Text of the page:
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Today's Features

  • By John Nelson

    Whatever humor this little plant might have must be truly tasteless. Well, its fruits are tasteless, anyway. The fruits are gorgeous, brilliant red and are dead ringers for the cultivated strawberry. Bite into it, though, and you’ll get a watery flavor, and not much else. Sort of like damp cardboard.

  •  Ask most gardeners about sweet-smelling flowering shrubs for the garden and gardenia will be at the top of the list. This prom corsage favorite is a little too sickening-sweet for my taste, but it does a great job of perfuming the garden. Once you get past gardenia, the consensus on making your garden life sweet breaks down. Luckily, there are lots of options for sweet-smelling shrubs in southeastern North Carolina.

  •  Getting kids to eat the recommended servings of fruits and vegetables a day can be a challenge for parents. The key is to make the fruits and veggies appealing to them, but how? Some nutrition experts have observed children are more likely to eat fruits and vegetables that are cut up, rather than eating them whole. After cutting up your produce, why not offer a dip to make the experience more enticing and fun?

  •       Graduation time looms large across the nation. Senior year students in high schools, colleges, universities are embroiled in the departure/arrival moments, with all the mixed emotions involved. Applications have been filed, received, and returned with news of acceptance … or not. A sense of finality tinges the excitement of new beginnings with unease, if not sadness. Holding on is as an impelling force as letting go.

  •       Graduation time looms large across the nation. Senior year students in high schools, colleges, universities are embroiled in the departure/arrival moments, with all the mixed emotions involved. Applications have been filed, received, and returned with news of acceptance … or not. A sense of finality tinges the excitement of new beginnings with unease, if not sadness. Holding on is as an impelling force as letting go.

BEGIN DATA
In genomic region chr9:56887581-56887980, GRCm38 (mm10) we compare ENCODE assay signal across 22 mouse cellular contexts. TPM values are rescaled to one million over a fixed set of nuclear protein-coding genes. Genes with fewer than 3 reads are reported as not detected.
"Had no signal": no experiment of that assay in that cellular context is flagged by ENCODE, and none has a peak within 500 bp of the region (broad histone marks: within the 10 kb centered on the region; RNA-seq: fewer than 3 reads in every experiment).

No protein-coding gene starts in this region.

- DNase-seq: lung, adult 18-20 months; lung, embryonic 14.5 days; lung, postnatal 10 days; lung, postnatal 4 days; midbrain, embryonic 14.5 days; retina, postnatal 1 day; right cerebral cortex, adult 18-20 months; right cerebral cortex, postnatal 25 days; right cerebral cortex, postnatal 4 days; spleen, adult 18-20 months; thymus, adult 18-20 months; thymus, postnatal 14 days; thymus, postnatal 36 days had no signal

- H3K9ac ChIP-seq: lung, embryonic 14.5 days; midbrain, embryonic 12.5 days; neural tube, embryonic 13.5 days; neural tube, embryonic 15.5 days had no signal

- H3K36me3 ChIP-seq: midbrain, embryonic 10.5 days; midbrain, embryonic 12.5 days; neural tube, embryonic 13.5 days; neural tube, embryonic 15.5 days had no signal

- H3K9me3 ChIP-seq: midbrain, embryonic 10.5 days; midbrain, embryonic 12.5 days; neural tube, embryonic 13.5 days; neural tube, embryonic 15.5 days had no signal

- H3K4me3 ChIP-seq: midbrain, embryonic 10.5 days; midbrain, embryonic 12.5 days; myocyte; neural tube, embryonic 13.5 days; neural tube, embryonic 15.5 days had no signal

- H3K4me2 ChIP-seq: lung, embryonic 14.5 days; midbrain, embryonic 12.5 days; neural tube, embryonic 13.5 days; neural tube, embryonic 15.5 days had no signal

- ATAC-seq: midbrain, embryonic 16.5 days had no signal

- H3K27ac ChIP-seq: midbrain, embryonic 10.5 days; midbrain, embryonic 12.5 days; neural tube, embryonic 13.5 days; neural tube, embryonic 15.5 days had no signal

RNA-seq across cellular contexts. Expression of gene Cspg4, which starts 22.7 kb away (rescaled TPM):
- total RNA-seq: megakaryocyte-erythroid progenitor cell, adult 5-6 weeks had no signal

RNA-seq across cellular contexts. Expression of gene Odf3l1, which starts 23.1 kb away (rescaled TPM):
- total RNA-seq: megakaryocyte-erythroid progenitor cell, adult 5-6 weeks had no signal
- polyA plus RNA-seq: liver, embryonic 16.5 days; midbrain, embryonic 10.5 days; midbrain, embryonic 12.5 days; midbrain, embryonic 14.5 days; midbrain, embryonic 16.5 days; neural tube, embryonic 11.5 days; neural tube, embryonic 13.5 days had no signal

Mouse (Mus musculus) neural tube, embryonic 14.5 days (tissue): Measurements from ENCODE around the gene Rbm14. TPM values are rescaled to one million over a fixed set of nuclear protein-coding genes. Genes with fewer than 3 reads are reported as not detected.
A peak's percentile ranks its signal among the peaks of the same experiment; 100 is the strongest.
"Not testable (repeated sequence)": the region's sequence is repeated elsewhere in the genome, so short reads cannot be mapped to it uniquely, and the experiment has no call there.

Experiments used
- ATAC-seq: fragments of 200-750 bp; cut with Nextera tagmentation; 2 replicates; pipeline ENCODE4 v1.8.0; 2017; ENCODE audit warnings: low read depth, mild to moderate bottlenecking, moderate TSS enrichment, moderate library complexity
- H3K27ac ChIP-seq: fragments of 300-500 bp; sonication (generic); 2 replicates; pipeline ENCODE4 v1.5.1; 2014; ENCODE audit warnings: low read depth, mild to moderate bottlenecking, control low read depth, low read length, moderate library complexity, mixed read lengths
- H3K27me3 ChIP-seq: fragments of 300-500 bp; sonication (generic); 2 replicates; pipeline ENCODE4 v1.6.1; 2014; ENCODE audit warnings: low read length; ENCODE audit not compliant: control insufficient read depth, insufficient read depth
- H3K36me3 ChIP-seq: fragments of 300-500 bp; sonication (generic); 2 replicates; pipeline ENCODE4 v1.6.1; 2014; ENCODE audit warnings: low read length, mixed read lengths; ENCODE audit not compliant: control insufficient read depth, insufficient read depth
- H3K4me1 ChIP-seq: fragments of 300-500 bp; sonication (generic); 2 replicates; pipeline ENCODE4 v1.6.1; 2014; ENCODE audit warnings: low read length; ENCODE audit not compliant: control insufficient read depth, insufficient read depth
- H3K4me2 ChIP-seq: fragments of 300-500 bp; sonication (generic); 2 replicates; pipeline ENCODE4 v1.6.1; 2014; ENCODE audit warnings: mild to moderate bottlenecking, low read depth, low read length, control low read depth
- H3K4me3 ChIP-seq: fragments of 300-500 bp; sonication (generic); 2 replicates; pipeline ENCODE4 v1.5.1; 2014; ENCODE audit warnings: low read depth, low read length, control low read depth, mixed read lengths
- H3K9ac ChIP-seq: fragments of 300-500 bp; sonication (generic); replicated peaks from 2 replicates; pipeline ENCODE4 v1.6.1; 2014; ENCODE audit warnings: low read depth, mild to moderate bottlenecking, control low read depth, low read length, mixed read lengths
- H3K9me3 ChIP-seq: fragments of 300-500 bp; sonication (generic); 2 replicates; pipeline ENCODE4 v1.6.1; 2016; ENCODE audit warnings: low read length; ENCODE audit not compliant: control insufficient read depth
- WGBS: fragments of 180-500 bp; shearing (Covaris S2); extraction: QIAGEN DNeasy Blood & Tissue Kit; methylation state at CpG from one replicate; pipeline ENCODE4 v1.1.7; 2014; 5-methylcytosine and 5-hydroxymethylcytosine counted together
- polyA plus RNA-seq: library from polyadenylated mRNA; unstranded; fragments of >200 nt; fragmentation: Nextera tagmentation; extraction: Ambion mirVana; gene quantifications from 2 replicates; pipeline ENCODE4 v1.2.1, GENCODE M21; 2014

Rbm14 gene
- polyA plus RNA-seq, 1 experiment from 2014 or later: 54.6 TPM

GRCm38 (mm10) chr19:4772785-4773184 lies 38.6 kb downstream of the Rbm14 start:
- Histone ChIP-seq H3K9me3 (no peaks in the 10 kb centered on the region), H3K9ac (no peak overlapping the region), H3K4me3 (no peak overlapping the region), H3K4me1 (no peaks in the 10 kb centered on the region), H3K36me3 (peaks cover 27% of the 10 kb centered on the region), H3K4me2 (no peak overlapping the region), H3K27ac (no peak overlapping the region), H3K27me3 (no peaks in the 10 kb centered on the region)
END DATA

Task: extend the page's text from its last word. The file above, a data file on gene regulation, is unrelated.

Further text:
• By John Nelson

    This is a plant to dye for.

    Now, the process of dyeing, or otherwise coloring fabrics and textiles, has long been an important economic preoccupation, and of course, many different, and unrelated plant (and animal) species have been used around the world as sources of various dyes.

  •     Cinco de Mayo in Spanish means the fifth of May. Most of the Cinco de Mayo celebrations that take place occur in the town of Puebla, the site of the Mexican army’s unlikely victory over French forces in 1862.

  • On a sunny Monday in April, Doc Mishler was a man on a mission as he rode and led his two horses through Shallotte, then up U.S. 17.

    As the usual heavy traffic breezed by on the hectic highway, Mishler and Charity II, the horse he was riding, along with gelding White Cloud who was tagging along for the ride, ambled steadily northward on the grassy shoulder.

    Pausing briefly after crossing Cumbee Road with his two equines, Mishler, 79, said he has been riding around the country to raise awareness about feeding the hungry.

  • Two area events are serving up wine and an array of accompanying accoutrements and festivities in coming days.

    The Ocean Isle Museum Foundation has scheduled its annual biggest Wine Fest fundraiser from 6:30 to 9:30 p.m. Saturday, April 30, at the museum at 21 E. Second St. in Ocean Isle Beach.

    This year’s Wine Fest theme is inspired by Tuscany.

  • It’s the season to celebrate spring and have a fling in the process.

    The new Gathering Place Farm Tables and Furniture shop at 9501 Ocean Highway (U.S. 17) in Carolina Shores is having its first Spring Fling from 10 a.m. to 4 p.m. Saturday, April 30.

    The public is invited to gather to greet neighbors, make new friends and visit the new store featuring handmade furnishings and décor as well as items from around the world and furnishings shows in Atlanta.